Urban Agriculture Tax Credit.
In 2010, the state of Maryland adopted a bill that authorized the city council of Baltimore City and any county to approve a tax credit for property used for “urban agricultural purposes.”
Note: Baltimore City is an “independent city,” which means that it is not part of any county, but the city itself functions like a county. Baltimore County surrounds Baltimore City but does not contain any part of the City.
The state bill did not create the tax credit; it merely authorized Baltimore City or the counties to approve one, if they chose to.
Urban agricultural purposes include:
- crop production activities.
- environmental mitigation activities.
- community development activities, including recreational activities, food donations, and food preparation and canning classes.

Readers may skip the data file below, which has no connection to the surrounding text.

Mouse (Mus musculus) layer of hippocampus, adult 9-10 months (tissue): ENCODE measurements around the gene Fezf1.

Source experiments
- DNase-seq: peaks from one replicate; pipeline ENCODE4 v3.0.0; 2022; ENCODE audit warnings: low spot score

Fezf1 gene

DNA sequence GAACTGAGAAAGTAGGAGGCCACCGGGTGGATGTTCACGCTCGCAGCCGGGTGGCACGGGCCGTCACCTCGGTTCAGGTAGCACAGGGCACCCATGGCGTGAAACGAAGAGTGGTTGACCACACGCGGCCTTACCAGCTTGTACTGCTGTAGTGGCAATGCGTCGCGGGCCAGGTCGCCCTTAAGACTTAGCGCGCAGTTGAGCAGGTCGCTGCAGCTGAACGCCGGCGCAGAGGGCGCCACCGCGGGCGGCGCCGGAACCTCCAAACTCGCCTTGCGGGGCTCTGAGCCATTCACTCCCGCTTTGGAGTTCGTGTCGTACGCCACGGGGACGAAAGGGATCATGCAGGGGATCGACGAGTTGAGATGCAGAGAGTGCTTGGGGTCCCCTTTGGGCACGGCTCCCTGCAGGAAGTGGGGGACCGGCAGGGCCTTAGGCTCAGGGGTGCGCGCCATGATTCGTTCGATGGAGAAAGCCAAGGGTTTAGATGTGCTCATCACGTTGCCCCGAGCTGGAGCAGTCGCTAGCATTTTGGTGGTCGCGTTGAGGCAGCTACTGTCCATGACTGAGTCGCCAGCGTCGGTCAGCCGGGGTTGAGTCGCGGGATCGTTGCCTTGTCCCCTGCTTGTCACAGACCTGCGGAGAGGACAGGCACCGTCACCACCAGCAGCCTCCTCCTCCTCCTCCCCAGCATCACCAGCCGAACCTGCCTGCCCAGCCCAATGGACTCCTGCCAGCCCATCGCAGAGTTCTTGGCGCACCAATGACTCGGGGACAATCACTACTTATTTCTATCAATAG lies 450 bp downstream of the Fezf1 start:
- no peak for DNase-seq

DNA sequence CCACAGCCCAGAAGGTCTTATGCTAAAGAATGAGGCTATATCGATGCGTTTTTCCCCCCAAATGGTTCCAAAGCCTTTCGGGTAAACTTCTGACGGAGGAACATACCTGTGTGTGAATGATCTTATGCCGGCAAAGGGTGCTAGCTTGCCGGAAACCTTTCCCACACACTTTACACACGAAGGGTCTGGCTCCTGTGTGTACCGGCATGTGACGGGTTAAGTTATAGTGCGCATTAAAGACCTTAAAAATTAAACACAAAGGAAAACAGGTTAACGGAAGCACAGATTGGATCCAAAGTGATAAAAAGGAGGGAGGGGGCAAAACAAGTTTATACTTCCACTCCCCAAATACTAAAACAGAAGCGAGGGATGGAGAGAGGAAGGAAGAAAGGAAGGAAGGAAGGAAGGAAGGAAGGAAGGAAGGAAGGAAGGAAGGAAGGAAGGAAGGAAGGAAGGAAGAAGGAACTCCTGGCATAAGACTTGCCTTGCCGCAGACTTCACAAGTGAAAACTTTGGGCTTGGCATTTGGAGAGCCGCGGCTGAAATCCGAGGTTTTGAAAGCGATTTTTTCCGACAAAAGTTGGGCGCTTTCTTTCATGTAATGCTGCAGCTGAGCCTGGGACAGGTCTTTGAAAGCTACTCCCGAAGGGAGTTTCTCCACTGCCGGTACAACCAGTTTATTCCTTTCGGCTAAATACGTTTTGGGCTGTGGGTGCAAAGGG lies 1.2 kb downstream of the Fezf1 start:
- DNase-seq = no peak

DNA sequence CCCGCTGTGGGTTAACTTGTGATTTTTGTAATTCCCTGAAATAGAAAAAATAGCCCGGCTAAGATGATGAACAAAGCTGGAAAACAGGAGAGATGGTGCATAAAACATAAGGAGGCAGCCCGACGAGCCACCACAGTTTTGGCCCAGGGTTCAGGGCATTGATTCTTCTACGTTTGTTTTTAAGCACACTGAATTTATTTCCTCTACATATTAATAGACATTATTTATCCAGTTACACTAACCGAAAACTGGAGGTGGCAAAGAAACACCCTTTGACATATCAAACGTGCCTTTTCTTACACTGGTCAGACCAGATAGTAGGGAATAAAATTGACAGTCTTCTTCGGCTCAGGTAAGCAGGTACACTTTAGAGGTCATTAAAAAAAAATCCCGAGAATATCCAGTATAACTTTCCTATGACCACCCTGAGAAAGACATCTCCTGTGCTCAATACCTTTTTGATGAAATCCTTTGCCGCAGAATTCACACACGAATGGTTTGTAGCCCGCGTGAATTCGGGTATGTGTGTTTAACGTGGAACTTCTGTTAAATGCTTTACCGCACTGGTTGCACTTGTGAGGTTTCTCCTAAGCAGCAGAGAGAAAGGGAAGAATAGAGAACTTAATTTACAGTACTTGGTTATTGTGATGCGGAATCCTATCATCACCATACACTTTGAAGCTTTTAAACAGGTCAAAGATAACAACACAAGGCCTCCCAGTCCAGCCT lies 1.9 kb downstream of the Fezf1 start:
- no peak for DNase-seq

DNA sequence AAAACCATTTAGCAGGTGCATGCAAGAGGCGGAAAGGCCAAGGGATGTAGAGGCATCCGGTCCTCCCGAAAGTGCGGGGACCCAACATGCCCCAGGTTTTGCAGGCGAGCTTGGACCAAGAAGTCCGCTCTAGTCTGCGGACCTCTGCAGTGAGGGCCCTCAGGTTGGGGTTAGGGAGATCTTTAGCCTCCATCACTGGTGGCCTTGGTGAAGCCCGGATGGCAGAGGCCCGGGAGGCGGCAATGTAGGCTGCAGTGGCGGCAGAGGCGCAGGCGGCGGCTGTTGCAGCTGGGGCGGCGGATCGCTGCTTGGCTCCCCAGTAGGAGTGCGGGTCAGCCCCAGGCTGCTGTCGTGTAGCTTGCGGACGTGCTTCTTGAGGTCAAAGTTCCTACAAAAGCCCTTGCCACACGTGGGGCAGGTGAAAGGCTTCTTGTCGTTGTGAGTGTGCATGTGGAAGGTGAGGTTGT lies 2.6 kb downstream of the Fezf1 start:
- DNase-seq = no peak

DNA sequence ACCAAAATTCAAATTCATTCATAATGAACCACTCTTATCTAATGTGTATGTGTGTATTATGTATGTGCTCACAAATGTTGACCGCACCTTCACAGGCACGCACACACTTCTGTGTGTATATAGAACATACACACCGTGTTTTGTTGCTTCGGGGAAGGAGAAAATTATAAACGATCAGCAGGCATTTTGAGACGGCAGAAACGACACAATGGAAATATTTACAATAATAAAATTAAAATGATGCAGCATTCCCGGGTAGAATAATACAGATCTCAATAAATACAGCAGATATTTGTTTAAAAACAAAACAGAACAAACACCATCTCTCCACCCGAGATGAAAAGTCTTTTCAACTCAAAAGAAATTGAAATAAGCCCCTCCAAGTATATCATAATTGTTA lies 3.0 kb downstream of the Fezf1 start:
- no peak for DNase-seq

- economic development activities.
- temporary produce stands to sell produce grown on-site.
The tax credit would be designed to offset some or all of the property taxes on the property used for urban agricultural purposes; the city or county would have the ultimate authority to determine the amount of the tax credit, any additional eligibility criteria for the credit, and procedures for applying for it.
In November 2011, the Baltimore City Council, following advice from the Mayor’s office, voted against the urban agriculture tax credit.
In a time of severe budget shortfalls, cities like Baltimore are looking to maintain and increase revenue in any way they can, and city council members did not want to exempt urban agriculture from property taxes. The council member who sponsored the tax credit, however, pointed out that the city does often still give tax breaks to wealthier developers.
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